**Speaker:**

**Location:**
Schapiro (CEPSR) Building, Columbia University 412

**Date:**
May 16, 2003, 2:50 p.m.

**Host:** Yevgeniy Dodis

**Synopsis:**

**Network Models for Multiplayer Game Theory**

Prof. Michael Kearns

University of Pennsylvania

Over the last several years, a number of authors have developed graph-theoretic or network models for large-population game theory. In such models, each player or organization is represented by a vertex in a graph, and payoffs are determined by the actions of only those in the neighborhood of a player. This allows the detailed specification of social, organizational, and other types of structure in the strategic interaction of the population.

In this talk, I will survey these models and the attendant algorithms for certain basic computations, including Nash and correlated equilibria. Potential applications, as well as generalizations to areas such as evolutionary game theory and macroeconomics, will also be discussed.

**Tighter Inapproximability and Recent Views of the Long-Code**

Dr. Irit Dinur

NEC Research

The discovery of the PCP theorem in the early 90s was a breakthrough in the study of inapproximability. In the past decade various improvements of the PCP theorem were discovered, along with highly non-trivial ways of using it to obtain stronger (sometimes even tight) hardness of approximation results.

In this talk, I will focus on a central paradigm by which many of the stronger PCP hardness of approximation results have been obtained. I will revisit the "long-code" - a combinatorial object that plays a central role in these constructions. Then, focusing in particular on vertex-cover and hypergraph-coloring, I will show a connection between the long-code and other well-studied combinatorial objects: showing how Erdos-Ko-Rado theorems on intersecting families of finite sets, conditions on when a Boolean function is a Junta, and the chromatic number of the Kneser graph can all be used to "decode" the long-code.

**Cryptology and Non-Computer Security**

Dr. Matt Blaze

AT&T Research

Computer security and cryptology takes much of its basic philosophy and language from the world of mechanical locks, and yet we often ignore the possibility that physical security systems might suffer from the same kinds of attacks that plague computers and networks. This talk examines mechanical locks from a computer scientist's viewpoint. We describe attacks for amplifying rights in mechanical pin tumbler locks. Given access to a single master-keyed lock and its associated change key, a procedure is given that allows discovery and creation of a working master key for the system. No special skill or equipment, beyond a small number of blank keys and a metal file, is required, and the attacker need engage in no suspicious behavior at the lock's location; the attacks exploit the structure of the keyspaces of such locks. We end with directions for research in this area and the suggestion that mechanical locks are worthy objects of our attention and scrutiny.

**Theory and Practice of Cryptographically-Protected Communications**

Prof. Hugo Krawczyk

IBM Research and Technion

The interaction between Complexity Theory and Cryptography has resulted in a remarkable theory of cryptography, developed mainly in the 80's, that laid the foundations for many basic notions and tools in this area. Since the early 90's, and intensified later by the "Internet Revolution", there has been an increasing interest in applying these theoretical tools to the solution of real-world security problems. Some ten years later one can certainly say that Complexity-based Cryptography has not only generated a beautiful theory but also a highly usable one. While the focus on actual applications has changed some of the problem parameters (e.g., emphasizing finite rather than asymptotic analysis) and specialized some of the research to specific efficient constructs, most of the theoretical notions and tools remain very relevant in the applied world.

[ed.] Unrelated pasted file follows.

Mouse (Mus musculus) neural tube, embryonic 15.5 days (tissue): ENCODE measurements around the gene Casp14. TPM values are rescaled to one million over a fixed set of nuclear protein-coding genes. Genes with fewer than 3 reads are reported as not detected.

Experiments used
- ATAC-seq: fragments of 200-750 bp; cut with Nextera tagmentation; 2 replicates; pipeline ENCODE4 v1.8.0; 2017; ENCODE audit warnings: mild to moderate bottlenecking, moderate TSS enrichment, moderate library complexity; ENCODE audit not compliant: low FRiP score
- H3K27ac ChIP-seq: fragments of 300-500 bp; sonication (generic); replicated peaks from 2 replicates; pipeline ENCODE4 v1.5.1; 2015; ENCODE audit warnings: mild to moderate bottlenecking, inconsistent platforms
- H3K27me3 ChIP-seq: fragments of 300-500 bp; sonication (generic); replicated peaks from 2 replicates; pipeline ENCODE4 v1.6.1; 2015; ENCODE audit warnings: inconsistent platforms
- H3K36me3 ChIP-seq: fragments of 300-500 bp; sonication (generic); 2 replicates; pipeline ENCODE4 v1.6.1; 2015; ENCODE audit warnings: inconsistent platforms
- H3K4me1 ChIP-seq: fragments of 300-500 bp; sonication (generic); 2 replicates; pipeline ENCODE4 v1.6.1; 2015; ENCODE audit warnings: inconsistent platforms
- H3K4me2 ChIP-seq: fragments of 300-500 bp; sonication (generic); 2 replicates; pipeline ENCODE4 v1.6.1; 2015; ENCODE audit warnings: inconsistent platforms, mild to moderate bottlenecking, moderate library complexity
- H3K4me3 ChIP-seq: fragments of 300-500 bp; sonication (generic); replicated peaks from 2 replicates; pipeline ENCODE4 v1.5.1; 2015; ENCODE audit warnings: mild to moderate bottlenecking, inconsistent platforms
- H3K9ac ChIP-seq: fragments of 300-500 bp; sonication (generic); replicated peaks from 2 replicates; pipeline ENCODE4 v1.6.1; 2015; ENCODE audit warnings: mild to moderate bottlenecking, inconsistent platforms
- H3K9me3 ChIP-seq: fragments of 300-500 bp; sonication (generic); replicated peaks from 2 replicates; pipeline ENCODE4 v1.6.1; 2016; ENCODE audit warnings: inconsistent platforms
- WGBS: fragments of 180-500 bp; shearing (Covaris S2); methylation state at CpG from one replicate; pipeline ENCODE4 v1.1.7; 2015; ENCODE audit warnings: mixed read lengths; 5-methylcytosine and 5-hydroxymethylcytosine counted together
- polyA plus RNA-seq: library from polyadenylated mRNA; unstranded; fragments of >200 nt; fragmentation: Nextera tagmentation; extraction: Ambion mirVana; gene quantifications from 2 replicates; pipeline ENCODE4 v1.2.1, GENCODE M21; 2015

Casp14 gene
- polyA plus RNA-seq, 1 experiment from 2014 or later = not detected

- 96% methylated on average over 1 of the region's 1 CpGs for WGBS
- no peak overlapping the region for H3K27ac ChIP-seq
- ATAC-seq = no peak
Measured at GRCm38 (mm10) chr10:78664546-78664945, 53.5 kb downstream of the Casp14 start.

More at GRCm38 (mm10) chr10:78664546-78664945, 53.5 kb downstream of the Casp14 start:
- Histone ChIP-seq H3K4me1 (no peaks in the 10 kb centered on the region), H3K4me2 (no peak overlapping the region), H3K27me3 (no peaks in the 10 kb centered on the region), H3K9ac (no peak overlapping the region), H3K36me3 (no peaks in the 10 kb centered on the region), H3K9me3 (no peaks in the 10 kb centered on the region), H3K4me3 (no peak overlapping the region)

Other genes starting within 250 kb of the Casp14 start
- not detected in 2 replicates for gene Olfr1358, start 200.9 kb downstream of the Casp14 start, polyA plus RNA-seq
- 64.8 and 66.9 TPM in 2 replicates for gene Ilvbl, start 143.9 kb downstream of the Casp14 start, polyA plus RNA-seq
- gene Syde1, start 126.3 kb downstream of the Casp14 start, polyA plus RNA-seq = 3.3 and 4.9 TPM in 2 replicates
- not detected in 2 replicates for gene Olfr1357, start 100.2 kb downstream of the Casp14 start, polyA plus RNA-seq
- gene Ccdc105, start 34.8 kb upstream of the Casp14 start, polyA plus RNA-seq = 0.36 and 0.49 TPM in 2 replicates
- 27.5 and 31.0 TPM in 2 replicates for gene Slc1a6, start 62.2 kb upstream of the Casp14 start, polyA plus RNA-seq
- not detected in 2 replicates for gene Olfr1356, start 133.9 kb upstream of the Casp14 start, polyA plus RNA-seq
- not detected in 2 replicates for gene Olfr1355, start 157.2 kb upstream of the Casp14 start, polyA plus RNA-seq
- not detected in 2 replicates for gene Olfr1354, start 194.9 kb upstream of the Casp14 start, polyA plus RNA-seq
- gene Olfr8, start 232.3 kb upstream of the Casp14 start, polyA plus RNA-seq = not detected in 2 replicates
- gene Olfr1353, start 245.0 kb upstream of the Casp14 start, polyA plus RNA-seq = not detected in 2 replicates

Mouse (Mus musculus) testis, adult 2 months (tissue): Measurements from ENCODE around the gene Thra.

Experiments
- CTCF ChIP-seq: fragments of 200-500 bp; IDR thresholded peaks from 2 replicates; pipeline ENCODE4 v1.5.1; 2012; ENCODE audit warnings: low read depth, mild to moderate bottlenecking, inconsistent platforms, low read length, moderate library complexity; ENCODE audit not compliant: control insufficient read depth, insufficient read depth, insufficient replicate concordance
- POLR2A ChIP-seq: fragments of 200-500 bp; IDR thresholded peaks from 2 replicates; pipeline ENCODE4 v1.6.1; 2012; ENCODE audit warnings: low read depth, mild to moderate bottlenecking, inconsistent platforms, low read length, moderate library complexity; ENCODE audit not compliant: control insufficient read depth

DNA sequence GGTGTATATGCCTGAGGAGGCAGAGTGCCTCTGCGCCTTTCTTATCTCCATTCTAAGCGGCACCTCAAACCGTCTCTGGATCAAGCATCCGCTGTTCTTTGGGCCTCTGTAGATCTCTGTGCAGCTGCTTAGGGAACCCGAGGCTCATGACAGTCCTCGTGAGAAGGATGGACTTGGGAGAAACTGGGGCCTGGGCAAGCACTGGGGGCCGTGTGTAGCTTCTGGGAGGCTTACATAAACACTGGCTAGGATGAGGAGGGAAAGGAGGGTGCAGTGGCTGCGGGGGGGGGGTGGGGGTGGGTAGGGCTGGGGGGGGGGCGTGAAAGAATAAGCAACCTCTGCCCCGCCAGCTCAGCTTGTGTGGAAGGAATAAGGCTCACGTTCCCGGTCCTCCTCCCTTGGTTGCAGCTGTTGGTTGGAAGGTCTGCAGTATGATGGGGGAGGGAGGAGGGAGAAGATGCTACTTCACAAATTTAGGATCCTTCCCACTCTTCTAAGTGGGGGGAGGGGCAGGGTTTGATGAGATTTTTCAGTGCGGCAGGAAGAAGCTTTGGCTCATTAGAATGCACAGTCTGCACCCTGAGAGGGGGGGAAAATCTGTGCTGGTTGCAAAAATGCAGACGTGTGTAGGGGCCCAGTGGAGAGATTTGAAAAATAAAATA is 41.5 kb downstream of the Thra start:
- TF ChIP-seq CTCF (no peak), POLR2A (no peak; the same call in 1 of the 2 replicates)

This talk intends to touch on a (small) subset of topics that stress this fascinating interaction between theory and practice in cryptography. Specifically, we will discuss some examples related to the design and analysis of secure communications with immediate relevance and applicability to real-world secure communication protocols such as SSL and IPsec. (We will also apologize for the presumptuous title...)

**Small Probabilistically Checkable Proofs with Low Query Complexity**

Prof. Madhu Sudan

MIT

The last decade saw dramatic constructions of proofs (or more precisely, their verifiers) that are only polynomially longer than classical proofs and verifiable probabilistically with a constant number of queries. However, till recently at least one of the two constants - the number of queries and the exponent in the size of the proof - has been very large. In this talk I will describe a sequence of results that has improved the state of affairs significantly leading to nearly linear sized proofs with small query complexity. I will also describe combinatorial counterparts to probabilistically checkable proofs (called locally testable codes) that yield error-correcting codes for which proximity to codewords is testable with constant number of queries.

Based on joint works with Eli Ben-Sasson, Oded Goldreich, Prahladh Harsha, Salil Vadhan and Avi Wigderson.

**Notes:**

Refreshments will be offered starting 15 minutes prior to the scheduled start of the talk.